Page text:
This article, written by Tom Larson, is the cover story in this week’s San Diego Reader. Tom did a great job with this topic, exploring many different perspectives from athletes in a number of sports and it’s a long article, so I didn’t copy all of it into this post. I’ve included the sections that feature Winning Mind partners (myself and Marc Sagal, our managing partner) and the link to the full story if you want to read it in its entirety.
The Paradox of Awareness
What’s curious about Marc Sagal, a professional soccer player turned sports psychologist and consultant, is how he balances his knowledge of the athlete’s mind with an honesty about his own. Over lunch, he tells me right off, his fingers poised above a chunk of salmon, that his message to clients is that he can help them “perform more effectively under pressure.” He and two partners at Winning Mind counsel 50 clients. Be it in business (corporate executives), military (Navy SEALs), or sports (pros from around the world), we “understand the psychological characteristics that successful people need to have to stay focused and remain calm in pressure situations.”
Sagal’s journey to consultant began with his career in soccer: “I was one of the first American soccer players to play professionally overseas.” After college (a Phi Beta Kappa in philosophy at Colorado College), he played for a team in Sweden. Of Sweden’s many leagues, Sagal was in a “mid-tier” league, “down a notch or two from the top.” Though he never reached the fame and fortune of the top, he did three years as a pro. But barely. His career was shortened, or better, compromised, by an injury he had even before he got to Sweden.
In his last game in college in 1989, he was hit from the side and suffered a meniscal tear in his knee. Though he “played hurt” the rest of the game (he doesn’t remember if anyone told him not to), it was a moment “I’ll never forget.” (I prod Sagal about the injury; at one point he laughs and says, “You’re making me relive something I don’t want to.”) Sagal thinks that he didn’t realize the severity of what had happened. In fact, he would not have realized it as long as he had an opportunity to play. The injury might have been worsened by his playing that day. He’s not sure. He’s had several operations, and part of the meniscus has been cut out, a procedure that’s not recommended nowadays.
Off-season, “I pushed myself to get playing again. When you’re young, you don’t think about the consequences of real proper recovery.” He rehabbed the knee, went to Sweden, and was on the field every other day. “The coaches and other players were aware I was managing the pain,” he recalls. “Honestly, I think I played hurt every single time I went on the field.”
I ask Sagal whether he uses his experience to help his clients. Not much, he says. “It’s funny, but when I thought about talking to you, I didn’t include myself.” And yet here he is, the consummate wounded warrior and, so common in our sports-obsessed age, the wounded healer. Advising others in whom he sees himself.
What does he see? For the injured player, it’s a combination of several things: competitiveness — “They want to get back on the field as soon as possible because that’s what they love to do”; “aggressiveness,” a macho thing; and “immaturity.” Add to that a medical staff that “knows what an acceptable amount of pushing [the injury] is.” But here the athlete takes the blame. He will downplay pain to get back in the game. Doctors and trainers, Sagal says, must give the okay, but too often they are roped in by the athlete’s avidity, a horse who just wants to run, bum leg or not.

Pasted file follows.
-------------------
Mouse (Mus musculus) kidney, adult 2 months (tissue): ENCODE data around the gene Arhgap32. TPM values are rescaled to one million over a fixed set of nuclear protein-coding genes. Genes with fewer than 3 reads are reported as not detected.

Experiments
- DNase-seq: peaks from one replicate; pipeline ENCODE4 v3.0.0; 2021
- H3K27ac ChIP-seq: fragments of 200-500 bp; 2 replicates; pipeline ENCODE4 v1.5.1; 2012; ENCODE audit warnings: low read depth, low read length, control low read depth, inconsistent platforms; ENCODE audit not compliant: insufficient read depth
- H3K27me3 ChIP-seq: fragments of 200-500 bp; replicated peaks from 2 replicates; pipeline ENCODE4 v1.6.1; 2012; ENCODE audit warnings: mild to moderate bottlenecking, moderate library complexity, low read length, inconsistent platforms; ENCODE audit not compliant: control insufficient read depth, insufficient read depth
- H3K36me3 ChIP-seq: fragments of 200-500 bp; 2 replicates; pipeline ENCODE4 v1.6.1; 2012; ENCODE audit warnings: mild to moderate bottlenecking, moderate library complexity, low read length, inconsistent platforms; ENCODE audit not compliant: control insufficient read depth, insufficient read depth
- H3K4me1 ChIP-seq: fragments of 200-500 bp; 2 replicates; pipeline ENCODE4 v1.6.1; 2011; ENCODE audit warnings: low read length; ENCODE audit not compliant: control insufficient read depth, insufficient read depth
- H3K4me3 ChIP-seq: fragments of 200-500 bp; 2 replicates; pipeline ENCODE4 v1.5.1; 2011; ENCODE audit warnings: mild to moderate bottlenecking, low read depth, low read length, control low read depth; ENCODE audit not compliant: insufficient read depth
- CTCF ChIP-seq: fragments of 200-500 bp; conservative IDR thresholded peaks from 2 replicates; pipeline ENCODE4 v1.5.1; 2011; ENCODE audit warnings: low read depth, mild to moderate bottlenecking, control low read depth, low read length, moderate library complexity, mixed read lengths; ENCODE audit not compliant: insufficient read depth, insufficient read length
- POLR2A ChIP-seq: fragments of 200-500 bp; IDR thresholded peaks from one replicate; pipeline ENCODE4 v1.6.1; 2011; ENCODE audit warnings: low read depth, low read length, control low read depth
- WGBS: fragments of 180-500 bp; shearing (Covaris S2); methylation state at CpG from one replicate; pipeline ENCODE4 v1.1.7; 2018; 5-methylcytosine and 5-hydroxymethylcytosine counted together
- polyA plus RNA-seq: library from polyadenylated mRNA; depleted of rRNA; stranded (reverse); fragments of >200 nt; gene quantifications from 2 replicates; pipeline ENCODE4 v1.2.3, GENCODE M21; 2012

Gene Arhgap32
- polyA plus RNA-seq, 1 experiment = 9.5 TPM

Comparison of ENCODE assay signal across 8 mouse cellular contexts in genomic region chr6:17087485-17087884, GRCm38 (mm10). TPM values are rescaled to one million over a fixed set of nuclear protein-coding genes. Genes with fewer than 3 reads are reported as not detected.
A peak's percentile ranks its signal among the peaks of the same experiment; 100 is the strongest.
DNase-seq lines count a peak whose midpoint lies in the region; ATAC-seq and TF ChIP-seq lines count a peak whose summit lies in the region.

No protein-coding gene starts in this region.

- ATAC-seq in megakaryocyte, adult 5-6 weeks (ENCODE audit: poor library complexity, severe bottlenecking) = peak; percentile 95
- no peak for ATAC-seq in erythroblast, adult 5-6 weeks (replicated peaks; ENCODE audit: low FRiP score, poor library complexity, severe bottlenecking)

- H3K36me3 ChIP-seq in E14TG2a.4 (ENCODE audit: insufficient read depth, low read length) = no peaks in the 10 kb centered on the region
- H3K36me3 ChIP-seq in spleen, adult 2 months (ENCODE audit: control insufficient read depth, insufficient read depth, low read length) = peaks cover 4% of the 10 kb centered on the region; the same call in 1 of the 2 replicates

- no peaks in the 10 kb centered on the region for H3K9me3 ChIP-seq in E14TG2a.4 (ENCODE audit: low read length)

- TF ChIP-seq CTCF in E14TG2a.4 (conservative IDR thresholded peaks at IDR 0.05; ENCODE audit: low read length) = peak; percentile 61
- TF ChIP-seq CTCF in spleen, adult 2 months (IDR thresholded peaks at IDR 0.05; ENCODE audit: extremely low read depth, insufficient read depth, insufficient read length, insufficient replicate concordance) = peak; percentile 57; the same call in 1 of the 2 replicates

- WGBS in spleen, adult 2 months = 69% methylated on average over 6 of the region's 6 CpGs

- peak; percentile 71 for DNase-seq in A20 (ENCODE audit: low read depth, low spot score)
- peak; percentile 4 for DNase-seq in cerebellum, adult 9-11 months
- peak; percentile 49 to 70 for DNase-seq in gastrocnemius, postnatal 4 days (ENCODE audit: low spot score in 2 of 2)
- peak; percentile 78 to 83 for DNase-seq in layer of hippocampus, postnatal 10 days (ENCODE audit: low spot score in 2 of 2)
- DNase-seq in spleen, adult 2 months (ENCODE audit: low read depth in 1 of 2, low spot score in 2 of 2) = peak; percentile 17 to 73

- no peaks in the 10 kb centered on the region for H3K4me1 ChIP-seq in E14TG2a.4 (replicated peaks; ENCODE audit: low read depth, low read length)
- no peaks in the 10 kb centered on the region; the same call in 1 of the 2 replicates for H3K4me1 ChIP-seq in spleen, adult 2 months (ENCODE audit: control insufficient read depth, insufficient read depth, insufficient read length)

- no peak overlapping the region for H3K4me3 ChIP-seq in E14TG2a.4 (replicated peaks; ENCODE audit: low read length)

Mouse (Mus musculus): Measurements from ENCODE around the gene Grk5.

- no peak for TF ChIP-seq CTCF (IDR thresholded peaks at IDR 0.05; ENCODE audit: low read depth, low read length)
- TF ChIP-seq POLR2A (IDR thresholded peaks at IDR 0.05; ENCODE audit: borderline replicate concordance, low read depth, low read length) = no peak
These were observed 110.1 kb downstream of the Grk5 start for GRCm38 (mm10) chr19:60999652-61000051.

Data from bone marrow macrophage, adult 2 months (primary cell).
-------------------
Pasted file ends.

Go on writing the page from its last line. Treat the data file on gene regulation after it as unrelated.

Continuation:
In college Sagal had terrific medical care, but he also had enough “freedom to push my irresponsibility more than I should have.” The dilemma is, when to put the reins on an athlete whose greatest asset is his native aggressiveness, which, though it may have got him injured and contributes to an inadequate recovery, also drives him to win.
Reviewing his MRIs with orthopedic surgeons, Sagal realized that “there was nothing to be done.” His doctors were “surprised I could even play.” Since leaving the sport, he’s had two more surgeries. He can no longer run, and he can barely walk. He’s a candidate for knee-replacement surgery. His story is not uncommon. He thinks that about one-third of soccer players have “some kind of injury they’re managing.” Depending on the psychology of the athletes and their awareness, “Some guys can just put it out of their mind, while others are constantly aware of the difficulty.” In that spectrum, Sagal says he was one of those “unfortunately aware of my injury.” He was constantly thinking, “How am I feeling? Am I okay?” But that awareness, though it did begin to impact his playing, also got him to listen to his body and to realize that he should hang it up.
It’s paradoxical, Sagal says, for an athlete to have an “intellectual orientation” because it goes against his training, which tells him not to think but to lose himself in the sport or activity. That “desire to solve problems,” in the midst of the game, is what gets you into trouble.
To help athletes think about themselves as people and not about themselves as performers — that’s the hardest part, he says.
When Is It Time?
Another consultant at Winning Mind is Geoff Miller. At 35, Miller has been a “mental skills” coach for five years with the Pittsburgh Pirates. Miller lives in San Diego but is on the road constantly, traveling with the Pirates and their eight minor-league teams, spring, summer, and fall. Anyone who knows Pirate baseball knows that the team must rely on its young players because it doesn’t have the money to buy expensive players. A lot like the Padres.